Monday, April 3, 2017

"Suck a Greyhound Bus Through a Straw" - Skullduggery (1983)

Our next classic will be Skullduggery, 1983's avant garde slasher comedy/talent show.

While some reviewers might be forgiven for not seeing the brilliance of Skullduggery's mixing of genres and tones, there is no excuse for some of the ridiculous responses to the film. For example, perl writes on IMDB, "plot is incomprehensible and filled to the brim with pompous symbolism no one buts its filmmakers could explain.”  Also on IMDB, evan90 writes, “ Its plot holes had plot holes. The intense amount of useless character who die evoke no emotion.” Again on IMDB, tromafreak writes, “Every review I ever read turned out to be a warning, in one form or another.”

Perhaps tromafreak should read the review that follows, which will not be a warning in any form but a strong endorsement of the ahead-of-its-time Skullduggery.

The film begins with a now-classic theme song, whose words I have transcribed below for the purpose of highlighting such brilliant songwriting.

Can you read
What's in my mind?
Skullduggery
Skullduggery
Tearing up my mind
Heavy breath
Passion in your eyes
Skullduggery
Skullduggery
I just found the clue
It's all lies
Yeah!

I can see
What's in your hand
Skullduggery
Skullduggery
Feeling just the pain
Killer smile
Now I understand
Skullduggery
Skullduggery
Shattered hopes and dreams
All fall down
Yeah!

The film's prologue, set in Canterbury, England in 1382, involves a sect of devil worshippers poisoning an apple by inserting what appears to be a hand grenade's pin. They pray to a clown mask mounted on a wall.


Then they kill the king's guards, but in a subversion of expectations they do not kill the monarch outright. They give him a choice of two apples, only one of which is poisoned. Perhaps unwisely, he takes a bite from one of the apples.

The king appears fine, so one of the devil worshippers simply stabs him.

The other devil worshipper, whose costume is coincidentally similar to that of Merlin in John Boorman's Excalibur (1981), explains to the surviving queen that their unborn child is promised to the devil worshipper. He further explains that a spell is cast on said unborn offspring for generations to come. The nature of the spell, however, is left unsaid for the sake of suspense.

As the man casts his spell, the queen dies, calling into question how the unborn child will carry the spell forward through the generations if it will never be born.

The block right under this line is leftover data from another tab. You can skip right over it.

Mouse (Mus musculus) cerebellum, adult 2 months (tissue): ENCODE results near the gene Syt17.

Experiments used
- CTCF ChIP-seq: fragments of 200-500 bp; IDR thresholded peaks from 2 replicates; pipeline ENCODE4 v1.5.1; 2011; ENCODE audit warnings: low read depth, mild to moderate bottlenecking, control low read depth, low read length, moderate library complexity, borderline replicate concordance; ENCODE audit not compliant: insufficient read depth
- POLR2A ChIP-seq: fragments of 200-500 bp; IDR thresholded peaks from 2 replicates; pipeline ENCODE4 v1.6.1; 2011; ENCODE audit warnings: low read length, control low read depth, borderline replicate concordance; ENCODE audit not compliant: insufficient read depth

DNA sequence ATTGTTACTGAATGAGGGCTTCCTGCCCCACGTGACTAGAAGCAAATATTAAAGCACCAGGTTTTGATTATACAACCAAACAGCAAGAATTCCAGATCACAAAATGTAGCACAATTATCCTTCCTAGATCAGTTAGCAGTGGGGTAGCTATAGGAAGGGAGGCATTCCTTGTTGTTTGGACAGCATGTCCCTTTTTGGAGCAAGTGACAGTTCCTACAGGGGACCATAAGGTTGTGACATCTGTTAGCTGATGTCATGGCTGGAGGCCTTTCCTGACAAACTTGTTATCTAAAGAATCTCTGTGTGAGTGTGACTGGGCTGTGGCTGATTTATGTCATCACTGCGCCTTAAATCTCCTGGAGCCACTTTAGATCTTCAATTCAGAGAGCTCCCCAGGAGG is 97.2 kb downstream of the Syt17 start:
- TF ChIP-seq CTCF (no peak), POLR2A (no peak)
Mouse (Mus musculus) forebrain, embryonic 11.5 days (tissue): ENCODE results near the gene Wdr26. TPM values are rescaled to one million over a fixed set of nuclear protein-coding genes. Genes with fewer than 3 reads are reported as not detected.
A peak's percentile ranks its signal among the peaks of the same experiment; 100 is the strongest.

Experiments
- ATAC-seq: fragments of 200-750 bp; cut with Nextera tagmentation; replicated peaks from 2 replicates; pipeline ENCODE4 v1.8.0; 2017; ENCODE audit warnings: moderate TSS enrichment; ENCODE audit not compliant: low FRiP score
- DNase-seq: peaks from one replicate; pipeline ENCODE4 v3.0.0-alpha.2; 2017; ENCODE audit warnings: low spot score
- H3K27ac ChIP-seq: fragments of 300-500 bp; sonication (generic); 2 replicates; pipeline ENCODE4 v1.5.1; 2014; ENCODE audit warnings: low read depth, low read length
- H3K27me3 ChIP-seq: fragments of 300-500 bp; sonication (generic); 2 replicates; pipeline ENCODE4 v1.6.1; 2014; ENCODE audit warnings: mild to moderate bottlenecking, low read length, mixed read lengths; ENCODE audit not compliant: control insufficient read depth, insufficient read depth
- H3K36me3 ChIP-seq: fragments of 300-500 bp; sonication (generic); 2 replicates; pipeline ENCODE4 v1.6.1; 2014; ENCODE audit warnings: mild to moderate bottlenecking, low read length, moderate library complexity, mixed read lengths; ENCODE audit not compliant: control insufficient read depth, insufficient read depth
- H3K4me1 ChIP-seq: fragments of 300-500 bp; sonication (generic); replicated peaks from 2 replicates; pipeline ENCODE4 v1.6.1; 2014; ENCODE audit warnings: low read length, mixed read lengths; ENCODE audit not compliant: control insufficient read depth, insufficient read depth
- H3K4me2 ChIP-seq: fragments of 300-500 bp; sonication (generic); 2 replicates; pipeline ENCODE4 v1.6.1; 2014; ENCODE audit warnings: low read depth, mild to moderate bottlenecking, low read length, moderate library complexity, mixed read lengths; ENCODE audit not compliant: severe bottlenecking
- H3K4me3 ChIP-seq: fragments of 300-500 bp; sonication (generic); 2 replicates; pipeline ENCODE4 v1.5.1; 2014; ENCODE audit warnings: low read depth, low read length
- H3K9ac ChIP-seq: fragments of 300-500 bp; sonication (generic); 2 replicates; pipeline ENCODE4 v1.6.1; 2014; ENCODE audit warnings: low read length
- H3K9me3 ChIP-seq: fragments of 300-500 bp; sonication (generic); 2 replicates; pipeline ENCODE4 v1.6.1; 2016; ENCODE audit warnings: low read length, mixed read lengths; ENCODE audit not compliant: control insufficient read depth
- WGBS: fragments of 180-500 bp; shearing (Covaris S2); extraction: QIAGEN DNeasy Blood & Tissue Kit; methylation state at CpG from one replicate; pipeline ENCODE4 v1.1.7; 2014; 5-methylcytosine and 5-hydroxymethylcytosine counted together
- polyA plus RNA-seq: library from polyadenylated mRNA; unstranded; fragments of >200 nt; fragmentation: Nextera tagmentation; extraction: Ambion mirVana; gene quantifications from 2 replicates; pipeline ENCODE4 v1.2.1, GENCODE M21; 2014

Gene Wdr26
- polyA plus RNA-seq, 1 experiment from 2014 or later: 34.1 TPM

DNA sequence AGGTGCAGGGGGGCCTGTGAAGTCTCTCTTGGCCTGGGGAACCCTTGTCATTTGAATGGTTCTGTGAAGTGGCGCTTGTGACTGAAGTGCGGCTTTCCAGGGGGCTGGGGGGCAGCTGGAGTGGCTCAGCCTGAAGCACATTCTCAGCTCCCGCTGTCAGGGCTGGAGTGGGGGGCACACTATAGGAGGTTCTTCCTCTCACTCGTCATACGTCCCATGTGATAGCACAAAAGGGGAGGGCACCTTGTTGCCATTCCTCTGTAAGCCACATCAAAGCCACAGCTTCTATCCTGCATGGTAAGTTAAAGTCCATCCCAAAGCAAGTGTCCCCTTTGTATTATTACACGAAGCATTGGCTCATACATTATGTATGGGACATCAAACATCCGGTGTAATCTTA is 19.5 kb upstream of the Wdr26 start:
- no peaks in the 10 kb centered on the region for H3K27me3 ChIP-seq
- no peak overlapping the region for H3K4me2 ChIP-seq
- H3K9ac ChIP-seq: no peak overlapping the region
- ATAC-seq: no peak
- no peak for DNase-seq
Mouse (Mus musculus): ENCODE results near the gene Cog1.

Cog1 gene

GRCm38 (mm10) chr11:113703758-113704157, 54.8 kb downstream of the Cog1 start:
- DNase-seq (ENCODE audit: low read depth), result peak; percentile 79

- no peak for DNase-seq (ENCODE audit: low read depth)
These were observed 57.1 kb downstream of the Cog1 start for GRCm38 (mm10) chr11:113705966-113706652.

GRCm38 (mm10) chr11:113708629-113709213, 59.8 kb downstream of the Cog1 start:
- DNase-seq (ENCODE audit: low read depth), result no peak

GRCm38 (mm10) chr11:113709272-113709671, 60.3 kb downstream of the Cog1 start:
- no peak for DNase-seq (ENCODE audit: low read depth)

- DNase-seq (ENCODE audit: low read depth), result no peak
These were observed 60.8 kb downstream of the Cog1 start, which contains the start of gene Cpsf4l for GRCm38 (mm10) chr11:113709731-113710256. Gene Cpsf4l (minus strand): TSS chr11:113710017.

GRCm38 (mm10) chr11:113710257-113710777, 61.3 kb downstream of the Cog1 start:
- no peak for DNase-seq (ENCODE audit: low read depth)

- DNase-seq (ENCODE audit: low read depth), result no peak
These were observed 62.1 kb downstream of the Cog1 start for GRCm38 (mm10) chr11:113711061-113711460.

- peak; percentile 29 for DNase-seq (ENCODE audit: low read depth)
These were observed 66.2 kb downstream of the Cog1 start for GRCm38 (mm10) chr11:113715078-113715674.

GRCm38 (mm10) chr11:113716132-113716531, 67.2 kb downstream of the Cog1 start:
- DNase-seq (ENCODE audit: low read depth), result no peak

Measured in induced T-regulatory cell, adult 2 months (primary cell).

The film then moves on to a place called Trottelville, USA in 1982. Adam and Barbara walk out of a hospital discussing a game they are attending. "It's hard to say where the game begins or life ends," Adam says. "Sometimes I feel like one of those figurines on the board." It is clear they are not talking about football or baseball but some kind of medieval role playing game.

Along the way, Adam and Barbara stop at Barbara's father's costume shop, which appears to do a thriving business despite having an unpronounceable name.


The game is being played in the back room of the costume shop. The game itself, unnamed in the film, is a sophisticated combination of role playing and board game, complete with a cardboard castle in the middle of the table.

   

Later, at the local junior college, performers are preparing for the annual talent show. In the dressing room, Adam watches a mysterious androgynous magician in a tuxedo wave his wand and make potato chips and cans of beer appear, which delights the performers. The magician walks away silently.

   

In the next scene, we are treated to a realistic depiction of the horrors of early 1980s sexual harassment, as Barbara is subjected to the double entendres of one of the actors, including "Watch me suck a Greyhound bus through a straw." Chilling!

The magician is the first act on stage at the talent show. The act is described as unbelievable but consists of the magician rubbing red paint on a glove, turning a rope inside a box into a snake and then a necklace, and then transforming himself from a magician into a Punch doll (though I might have misunderstood this final trick because a later scene shows the magician and the doll together).


The next act in the talent show is a parody of Romeo and Juliet intended to be comedic, but when Adam watches it and sees the costumes, he has a sudden flashback to the opening sequence where the devil worshippers killed the king.

The flashback makes Adam snap. Finding a costume and dressing as a medieval archer, he stalks an actress as she washes her hands in the bathroom (the film's surrealistic tendencies come to the fore here, as the sink makes the sound of a toilet flushing).

When his intended victim walks down a hallway, Adam lunges at her with a sword, but he only manages to impale the stage door.


Onstage, the next act is a female exchange student from Italy. The balding MC reveals another chilling layer of sexism in his introduction: "Ah, the wonder of Italy. How one country can turn out such tiny little cars and such enormous women."